Something similar happens when people have metered or capped Internet usage compared to at least nominally unlimited usage.

You really can't avoid this problem unless the micropayment is so small that it is likely not worth the cost to implement. I suppose if I knew that a year's worth of micro payments for me, for everything I use, was no more than about a dollar a year in total, it wouldn't be so much that it would feel like I was wasting money on the Internet. But because the average user doesn't want to spend a noticeable amount ever, and there really aren't that many users in comparison to sites, the resulting pie of money wouldn't be much to split up. (Especially once you reduce the amount to account for lower average incomes elsewhere in the world)

Comment Re:Nothing to hide (Score 1) 75

They're threatening to release SSN and related information that is being used as verification for credit applications

Irritating yes but troubling not really. The fact is you SSN is out there for anyone who wants it.

Its in all the major subscription database PI's and LEOs can subscribe to, almost for certain. Some of my licensed co-workers have access to that information and they shown me they can pull the SSN for just about anyone I could name. It would be naive to think the identity thieves don't have straw accounts and leaked creds for many of these sources.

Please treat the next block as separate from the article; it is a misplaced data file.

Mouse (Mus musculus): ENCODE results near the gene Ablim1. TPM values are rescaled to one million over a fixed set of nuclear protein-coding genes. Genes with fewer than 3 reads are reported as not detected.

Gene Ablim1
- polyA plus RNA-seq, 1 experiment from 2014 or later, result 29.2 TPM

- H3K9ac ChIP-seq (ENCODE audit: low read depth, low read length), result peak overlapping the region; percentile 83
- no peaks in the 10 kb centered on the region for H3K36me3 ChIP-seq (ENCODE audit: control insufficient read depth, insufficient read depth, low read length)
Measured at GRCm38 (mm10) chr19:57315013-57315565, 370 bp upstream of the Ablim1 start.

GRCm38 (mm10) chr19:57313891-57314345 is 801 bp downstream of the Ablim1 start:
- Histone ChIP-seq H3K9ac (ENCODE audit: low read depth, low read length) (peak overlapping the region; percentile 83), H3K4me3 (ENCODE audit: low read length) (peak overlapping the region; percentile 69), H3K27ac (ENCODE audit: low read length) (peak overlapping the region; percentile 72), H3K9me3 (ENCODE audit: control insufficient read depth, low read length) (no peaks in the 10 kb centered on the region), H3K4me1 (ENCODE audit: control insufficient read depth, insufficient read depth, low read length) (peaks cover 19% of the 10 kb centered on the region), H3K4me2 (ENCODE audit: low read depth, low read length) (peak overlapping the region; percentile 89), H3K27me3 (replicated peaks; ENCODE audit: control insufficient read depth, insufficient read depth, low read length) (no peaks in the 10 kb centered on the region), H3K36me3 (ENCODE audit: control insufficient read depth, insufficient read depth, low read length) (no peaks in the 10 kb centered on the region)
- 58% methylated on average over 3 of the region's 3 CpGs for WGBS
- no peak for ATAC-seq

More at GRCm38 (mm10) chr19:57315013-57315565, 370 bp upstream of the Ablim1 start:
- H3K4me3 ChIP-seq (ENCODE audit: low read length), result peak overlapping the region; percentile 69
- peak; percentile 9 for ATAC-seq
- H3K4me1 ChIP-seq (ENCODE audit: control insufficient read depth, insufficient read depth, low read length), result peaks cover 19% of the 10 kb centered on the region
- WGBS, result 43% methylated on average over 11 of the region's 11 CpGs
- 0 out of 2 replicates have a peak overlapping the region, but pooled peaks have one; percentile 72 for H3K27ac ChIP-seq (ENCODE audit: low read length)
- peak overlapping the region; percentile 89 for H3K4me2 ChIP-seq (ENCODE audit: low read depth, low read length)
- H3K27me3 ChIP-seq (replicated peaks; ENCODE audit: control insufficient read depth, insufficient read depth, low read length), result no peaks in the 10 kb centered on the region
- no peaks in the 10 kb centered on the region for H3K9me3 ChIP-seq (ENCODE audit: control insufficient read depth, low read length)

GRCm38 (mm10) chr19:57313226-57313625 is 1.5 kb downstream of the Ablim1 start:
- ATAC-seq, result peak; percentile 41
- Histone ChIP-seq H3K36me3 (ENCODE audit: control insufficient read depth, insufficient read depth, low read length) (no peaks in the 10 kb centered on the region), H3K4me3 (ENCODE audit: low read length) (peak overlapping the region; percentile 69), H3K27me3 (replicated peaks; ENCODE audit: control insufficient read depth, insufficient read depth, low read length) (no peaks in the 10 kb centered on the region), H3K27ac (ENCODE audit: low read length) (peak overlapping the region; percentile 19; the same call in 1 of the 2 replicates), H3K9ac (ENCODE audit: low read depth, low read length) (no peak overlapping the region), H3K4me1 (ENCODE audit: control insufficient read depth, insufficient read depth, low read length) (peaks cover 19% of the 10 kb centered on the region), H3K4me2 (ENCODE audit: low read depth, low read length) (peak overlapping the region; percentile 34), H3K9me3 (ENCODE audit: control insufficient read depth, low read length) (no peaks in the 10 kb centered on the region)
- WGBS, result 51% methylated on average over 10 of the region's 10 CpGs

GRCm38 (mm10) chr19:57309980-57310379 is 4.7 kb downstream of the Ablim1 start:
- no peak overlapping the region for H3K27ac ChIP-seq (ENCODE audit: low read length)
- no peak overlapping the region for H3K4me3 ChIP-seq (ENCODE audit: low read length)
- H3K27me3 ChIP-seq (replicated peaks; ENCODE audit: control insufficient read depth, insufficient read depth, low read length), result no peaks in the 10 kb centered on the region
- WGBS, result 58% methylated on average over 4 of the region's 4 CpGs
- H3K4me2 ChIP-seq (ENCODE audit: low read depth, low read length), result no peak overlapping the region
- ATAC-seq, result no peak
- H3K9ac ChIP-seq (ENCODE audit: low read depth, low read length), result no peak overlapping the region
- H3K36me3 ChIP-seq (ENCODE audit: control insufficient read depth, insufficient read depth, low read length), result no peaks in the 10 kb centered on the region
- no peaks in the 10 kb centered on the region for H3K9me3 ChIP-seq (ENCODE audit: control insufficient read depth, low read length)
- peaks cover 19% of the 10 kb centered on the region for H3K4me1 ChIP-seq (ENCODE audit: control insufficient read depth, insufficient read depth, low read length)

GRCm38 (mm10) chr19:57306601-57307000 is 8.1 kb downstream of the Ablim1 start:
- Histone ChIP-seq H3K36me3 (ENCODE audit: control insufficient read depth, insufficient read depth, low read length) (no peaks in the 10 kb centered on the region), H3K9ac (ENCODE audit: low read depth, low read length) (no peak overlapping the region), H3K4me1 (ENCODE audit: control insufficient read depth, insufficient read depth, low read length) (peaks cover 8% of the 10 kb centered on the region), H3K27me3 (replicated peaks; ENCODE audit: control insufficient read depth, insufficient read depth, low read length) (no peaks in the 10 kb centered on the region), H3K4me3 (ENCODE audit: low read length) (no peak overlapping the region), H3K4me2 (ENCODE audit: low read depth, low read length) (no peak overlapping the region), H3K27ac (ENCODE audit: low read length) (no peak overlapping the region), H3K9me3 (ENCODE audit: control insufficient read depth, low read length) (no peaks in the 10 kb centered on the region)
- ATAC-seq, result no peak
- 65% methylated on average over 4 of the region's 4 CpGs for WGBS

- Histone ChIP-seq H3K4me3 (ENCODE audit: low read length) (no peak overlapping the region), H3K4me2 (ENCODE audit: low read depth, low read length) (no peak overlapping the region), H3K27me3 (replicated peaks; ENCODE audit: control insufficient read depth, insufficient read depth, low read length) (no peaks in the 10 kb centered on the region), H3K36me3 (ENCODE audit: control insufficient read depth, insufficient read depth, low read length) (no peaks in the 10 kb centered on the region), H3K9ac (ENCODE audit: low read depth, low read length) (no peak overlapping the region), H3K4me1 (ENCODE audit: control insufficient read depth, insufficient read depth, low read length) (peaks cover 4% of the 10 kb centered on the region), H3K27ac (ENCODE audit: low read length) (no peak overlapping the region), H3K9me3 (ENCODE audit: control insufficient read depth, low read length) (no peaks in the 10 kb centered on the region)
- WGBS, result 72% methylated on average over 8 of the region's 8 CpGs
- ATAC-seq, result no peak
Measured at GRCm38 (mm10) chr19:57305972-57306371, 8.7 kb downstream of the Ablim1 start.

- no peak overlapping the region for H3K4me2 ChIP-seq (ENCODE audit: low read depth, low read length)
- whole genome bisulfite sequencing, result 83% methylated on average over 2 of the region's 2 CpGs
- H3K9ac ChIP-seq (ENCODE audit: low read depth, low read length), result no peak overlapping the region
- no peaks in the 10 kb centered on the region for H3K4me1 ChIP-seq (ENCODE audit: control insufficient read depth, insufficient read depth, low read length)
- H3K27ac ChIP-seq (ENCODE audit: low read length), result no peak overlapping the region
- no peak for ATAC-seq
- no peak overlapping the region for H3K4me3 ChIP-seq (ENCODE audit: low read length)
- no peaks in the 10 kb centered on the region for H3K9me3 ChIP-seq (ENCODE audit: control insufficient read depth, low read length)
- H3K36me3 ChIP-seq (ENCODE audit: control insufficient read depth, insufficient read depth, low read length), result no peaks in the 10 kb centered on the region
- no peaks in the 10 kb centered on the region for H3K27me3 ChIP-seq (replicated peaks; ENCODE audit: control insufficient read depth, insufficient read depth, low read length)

I an not suggesting anyone go posting their SSN all over the internet, but I don't think its nearly as big a deal as many people thing. Certainly anyone who targets you specifically can obtain it. Having it come out in one of these mass document dumps only means someone trying to open a large number of fraudulent accounts might hit you opportunistically.

As far as I am concerned to the hackers I say bring it. I don't care if the world knows I pay Ali Spangnola a dollar every time she makes one of her cover-band videos. Actually I think you can already read my name on her thank you page so whatever.

Comment The IRS keeps its hooks in US citizens who leave. (Score 2) 358

I'd also move my operation to Ireland if I could.

What's stopping you?

The US tax code. The US keeps its hooks in its citizens and companies, for decades, if they try to leave, even if they move out and renounce their citizenship.

The US does this to a far greater extent than other countries who generally don't tax their citizens if they're out of the country for more than half a year. (This is where "The Jet Set" came from: Citizens of various non-US countries who had found a way to earn a living that let them split their time among three or more countries every year and avoid enough income tax to live high-on-the-hog, even on an income that otherwise might be middle-class.)

Only really big companies, with armies of lawyers, can find loopholes that let them effectively move out of the US to a lower-taxing alternative. You'll note that TFA is a lament about how one managed to escape, and how the US might "close THIS loophole" to prevent others from using it.

Be careful when a loop exits to the same place from side and bottom.